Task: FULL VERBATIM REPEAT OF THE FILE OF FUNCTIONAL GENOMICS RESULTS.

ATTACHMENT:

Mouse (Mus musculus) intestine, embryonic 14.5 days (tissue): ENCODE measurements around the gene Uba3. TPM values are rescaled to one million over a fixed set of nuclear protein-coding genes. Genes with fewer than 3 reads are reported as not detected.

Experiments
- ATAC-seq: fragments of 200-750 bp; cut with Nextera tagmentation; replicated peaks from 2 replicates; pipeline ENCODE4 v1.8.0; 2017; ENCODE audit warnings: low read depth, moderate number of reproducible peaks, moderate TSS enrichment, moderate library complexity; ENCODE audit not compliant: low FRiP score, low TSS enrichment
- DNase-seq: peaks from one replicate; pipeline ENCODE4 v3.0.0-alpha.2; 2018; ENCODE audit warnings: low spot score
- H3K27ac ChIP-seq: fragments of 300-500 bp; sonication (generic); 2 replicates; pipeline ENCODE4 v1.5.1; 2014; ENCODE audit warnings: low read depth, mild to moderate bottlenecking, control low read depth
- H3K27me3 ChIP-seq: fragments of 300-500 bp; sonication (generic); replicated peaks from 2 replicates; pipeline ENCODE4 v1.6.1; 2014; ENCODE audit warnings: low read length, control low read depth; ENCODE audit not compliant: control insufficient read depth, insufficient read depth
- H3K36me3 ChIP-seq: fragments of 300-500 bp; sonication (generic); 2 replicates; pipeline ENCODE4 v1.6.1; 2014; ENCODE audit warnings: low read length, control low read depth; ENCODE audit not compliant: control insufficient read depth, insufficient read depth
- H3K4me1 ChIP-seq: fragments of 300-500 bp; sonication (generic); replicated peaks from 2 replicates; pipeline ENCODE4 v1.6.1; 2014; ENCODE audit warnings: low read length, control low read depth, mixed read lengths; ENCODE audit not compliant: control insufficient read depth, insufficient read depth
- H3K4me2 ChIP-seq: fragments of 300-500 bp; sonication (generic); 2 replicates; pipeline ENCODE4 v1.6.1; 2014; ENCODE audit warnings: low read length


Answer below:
Mouse (Mus musculus) intestine, embryonic 14.5 days (tissue): ENCODE measurements around the gene Uba3. TPM values are rescaled to one million over a fixed set of nuclear protein-coding genes. Genes with fewer than 3 reads are reported as not detected.

Experiments
- ATAC-seq: fragments of 200-750 bp; cut with Nextera tagmentation; replicated peaks from 2 replicates; pipeline ENCODE4 v1.8.0; 2017; ENCODE audit warnings: low read depth, moderate number of reproducible peaks, moderate TSS enrichment, moderate library complexity; ENCODE audit not compliant: low FRiP score, low TSS enrichment
- DNase-seq: peaks from one replicate; pipeline ENCODE4 v3.0.0-alpha.2; 2018; ENCODE audit warnings: low spot score
- H3K27ac ChIP-seq: fragments of 300-500 bp; sonication (generic); 2 replicates; pipeline ENCODE4 v1.5.1; 2014; ENCODE audit warnings: low read depth, mild to moderate bottlenecking, control low read depth
- H3K27me3 ChIP-seq: fragments of 300-500 bp; sonication (generic); replicated peaks from 2 replicates; pipeline ENCODE4 v1.6.1; 2014; ENCODE audit warnings: low read length, control low read depth; ENCODE audit not compliant: control insufficient read depth, insufficient read depth
- H3K36me3 ChIP-seq: fragments of 300-500 bp; sonication (generic); 2 replicates; pipeline ENCODE4 v1.6.1; 2014; ENCODE audit warnings: low read length, control low read depth; ENCODE audit not compliant: control insufficient read depth, insufficient read depth
- H3K4me1 ChIP-seq: fragments of 300-500 bp; sonication (generic); replicated peaks from 2 replicates; pipeline ENCODE4 v1.6.1; 2014; ENCODE audit warnings: low read length, control low read depth, mixed read lengths; ENCODE audit not compliant: control insufficient read depth, insufficient read depth
- H3K4me2 ChIP-seq: fragments of 300-500 bp; sonication (generic); 2 replicates; pipeline ENCODE4 v1.6.1; 2014; ENCODE audit warnings: low read length